In this chapter I introduce the thesis that perceptual appearances are cognitively penetrable and analyse cases made against phenomenal conservatism hinging on this thesis. In particular, I focus on objections coming from the externalist reliabilist camp and the internalist inferentialist camp. I conclude that cognitive penetrability doesn’t yield lethal or substantive difficulties for phenomenal conservatism.
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  35. Internalism and the Problem of Stored Beliefs.Matthew Frise - 2017 - Erkenntnis 82 (2):285-304.
    A belief is stored if it is in no way before the subject’s mind. The problem of stored beliefs is that of satisfactorily explaining how the stored beliefs which seem justified are indeed justified. In this paper I challenge the two main internalist attempts to solve this problem. Internalism about epistemic justification, at a minimum, states that one’s mental life alone determines what one is justified in believing. First I dispute the attempt from epistemic conservatism, which states that believing (...)
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  36. An Evaluative Conservative Case for Biomedical Enhancement.John Danaher - 2016 - Journal of Medical Ethics 42 (9):611-618.
    It is widely believed that a conservative moral outlook is opposed to biomedical forms of human enhancement. In this paper, I argue that this widespread belief is incorrect. Using Cohen’s evaluative conservatism as my starting point, I argue that there are strong conservative reasons to prioritise the development of biomedical enhancements. In particular, I suggest that biomedical enhancement may be essential if we are to maintain our current evaluative equilibrium (i.e. the set of values that undergird and permeate our (...)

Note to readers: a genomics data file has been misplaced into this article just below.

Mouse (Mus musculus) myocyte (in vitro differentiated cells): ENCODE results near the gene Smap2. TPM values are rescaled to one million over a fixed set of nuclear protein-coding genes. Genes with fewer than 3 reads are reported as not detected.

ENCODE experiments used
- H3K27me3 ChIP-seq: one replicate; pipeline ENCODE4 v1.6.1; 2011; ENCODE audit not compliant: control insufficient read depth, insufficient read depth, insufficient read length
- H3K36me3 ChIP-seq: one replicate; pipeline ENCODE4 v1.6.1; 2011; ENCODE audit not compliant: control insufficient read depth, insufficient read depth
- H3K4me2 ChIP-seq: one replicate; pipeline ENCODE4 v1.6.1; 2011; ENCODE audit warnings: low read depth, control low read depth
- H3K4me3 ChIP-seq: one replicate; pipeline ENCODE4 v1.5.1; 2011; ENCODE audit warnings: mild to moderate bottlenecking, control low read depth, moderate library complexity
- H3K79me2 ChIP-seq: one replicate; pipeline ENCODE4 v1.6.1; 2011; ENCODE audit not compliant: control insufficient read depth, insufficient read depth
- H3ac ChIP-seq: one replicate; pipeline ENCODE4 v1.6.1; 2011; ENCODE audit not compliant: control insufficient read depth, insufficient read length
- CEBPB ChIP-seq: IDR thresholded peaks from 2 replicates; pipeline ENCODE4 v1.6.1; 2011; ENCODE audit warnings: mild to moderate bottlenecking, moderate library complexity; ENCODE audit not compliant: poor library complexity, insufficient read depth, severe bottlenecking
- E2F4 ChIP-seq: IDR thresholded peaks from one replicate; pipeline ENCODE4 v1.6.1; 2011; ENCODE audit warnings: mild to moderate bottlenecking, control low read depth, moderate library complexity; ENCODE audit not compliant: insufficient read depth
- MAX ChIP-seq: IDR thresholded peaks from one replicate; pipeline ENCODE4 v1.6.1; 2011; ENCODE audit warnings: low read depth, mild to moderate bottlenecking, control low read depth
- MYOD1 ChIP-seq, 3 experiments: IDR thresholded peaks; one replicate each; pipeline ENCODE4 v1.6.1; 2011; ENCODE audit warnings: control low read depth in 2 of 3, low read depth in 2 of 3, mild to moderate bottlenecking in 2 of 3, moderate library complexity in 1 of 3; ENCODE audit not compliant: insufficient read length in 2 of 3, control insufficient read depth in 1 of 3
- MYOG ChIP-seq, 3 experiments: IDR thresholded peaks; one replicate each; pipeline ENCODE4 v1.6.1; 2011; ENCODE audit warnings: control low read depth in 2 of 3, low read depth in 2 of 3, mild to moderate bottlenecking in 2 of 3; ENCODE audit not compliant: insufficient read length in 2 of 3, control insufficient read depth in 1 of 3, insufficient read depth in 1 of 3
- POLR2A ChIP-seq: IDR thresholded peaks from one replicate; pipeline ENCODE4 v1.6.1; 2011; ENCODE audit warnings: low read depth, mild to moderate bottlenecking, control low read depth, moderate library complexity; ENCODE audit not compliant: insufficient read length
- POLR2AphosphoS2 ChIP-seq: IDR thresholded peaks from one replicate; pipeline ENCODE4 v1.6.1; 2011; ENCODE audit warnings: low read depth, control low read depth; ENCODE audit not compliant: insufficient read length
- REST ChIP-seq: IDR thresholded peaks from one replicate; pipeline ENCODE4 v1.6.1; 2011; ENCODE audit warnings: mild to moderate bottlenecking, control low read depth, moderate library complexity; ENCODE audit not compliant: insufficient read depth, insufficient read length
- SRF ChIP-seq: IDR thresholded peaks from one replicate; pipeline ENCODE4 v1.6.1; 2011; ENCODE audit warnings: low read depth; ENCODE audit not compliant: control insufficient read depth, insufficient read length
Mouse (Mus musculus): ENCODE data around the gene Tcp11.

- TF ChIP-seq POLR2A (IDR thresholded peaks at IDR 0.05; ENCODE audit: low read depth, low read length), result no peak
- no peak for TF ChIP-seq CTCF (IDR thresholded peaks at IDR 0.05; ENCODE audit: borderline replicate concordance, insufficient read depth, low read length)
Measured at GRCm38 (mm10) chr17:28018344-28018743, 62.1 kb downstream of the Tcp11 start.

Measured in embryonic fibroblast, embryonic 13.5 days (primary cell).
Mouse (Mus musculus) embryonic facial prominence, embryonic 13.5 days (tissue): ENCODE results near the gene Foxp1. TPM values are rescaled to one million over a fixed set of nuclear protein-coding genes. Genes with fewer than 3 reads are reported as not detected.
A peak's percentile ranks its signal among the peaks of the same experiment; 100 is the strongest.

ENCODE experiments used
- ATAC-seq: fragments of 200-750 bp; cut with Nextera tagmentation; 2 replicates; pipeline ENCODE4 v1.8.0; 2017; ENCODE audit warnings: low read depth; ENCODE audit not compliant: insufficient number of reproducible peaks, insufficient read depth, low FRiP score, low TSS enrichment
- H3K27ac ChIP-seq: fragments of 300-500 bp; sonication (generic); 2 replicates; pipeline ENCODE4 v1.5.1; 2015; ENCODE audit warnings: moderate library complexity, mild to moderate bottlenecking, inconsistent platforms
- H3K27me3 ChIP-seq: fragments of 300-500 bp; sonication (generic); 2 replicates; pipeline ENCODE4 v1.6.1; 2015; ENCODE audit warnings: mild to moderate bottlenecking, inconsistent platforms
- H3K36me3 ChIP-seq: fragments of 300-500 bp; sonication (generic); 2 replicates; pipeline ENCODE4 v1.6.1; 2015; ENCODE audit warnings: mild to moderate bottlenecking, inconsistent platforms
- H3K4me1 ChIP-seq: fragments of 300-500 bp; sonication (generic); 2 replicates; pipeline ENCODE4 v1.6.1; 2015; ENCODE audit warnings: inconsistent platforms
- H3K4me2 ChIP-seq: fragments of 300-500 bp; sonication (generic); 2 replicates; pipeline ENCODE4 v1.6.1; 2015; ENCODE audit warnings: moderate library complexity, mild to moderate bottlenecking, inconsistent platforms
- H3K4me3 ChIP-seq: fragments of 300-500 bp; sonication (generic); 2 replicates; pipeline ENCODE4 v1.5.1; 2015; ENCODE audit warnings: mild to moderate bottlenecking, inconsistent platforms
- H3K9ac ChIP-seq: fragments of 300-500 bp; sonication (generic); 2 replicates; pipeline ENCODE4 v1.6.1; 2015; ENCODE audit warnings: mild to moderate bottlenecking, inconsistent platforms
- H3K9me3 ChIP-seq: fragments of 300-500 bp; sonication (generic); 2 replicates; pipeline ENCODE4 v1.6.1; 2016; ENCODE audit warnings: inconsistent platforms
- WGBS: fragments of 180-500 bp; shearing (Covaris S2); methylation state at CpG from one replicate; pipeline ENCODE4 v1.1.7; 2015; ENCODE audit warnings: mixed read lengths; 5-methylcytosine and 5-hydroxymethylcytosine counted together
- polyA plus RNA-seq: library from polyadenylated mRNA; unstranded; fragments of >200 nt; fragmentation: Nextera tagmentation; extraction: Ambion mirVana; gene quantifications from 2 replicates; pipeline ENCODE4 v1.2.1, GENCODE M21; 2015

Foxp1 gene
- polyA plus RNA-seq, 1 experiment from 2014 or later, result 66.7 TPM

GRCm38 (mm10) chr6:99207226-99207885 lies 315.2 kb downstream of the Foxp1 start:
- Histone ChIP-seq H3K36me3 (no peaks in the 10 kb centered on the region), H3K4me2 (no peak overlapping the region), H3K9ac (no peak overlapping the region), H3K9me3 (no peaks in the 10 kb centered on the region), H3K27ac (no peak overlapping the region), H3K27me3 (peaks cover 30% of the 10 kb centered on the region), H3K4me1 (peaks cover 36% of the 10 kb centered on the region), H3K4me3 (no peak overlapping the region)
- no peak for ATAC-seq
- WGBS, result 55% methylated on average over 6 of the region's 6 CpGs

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  37.  91
    "Antiscepticism and Easy Justification" - Ch 5 of Seemings and Epistemic Justification.Luca Moretti - 2020 - In Seemings and Epistemic Justification.
    In this chapter I investigate epistemological consequences of the fact that seeming-based justification is elusive, in the sense that the subject can lose this justification simply by reflecting on her seemings. I argue that since seeming-based justification is elusive, the antisceptical bite of phenomenal conservatism is importantly limited. I also contend that since seeming-based justification has this feature, phenomenal conservatism isn’t actually afflicted by easy justification problems.
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  38. Critical Notice: Seemings and Justification, Ed. Chris Tucker. [REVIEW]Jack Lyons - 2015 - Analysis 75 (1):153-164.
    A review of Chris Tucker's collection of papers on phenomenal conservatism.
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  39. "The Bayesian Objection" - Ch 4 of Seemings and Epistemic Justification.Luca Moretti - 2020 - In Seemings and Epistemic Justification.
    In this chapter I analyse an objection to phenomenal conservatism to the effect that phenomenal conservatism is unacceptable because it is incompatible with Bayesianism. I consider a few responses to it and dismiss them as misled or problematic. Then, I argue that this objection doesn’t go through because it rests on an implausible formalization of the notion of seeming-based justification. In the final part of the chapter, I investigate how seeming-based justification and justification based on one’s reflective belief (...)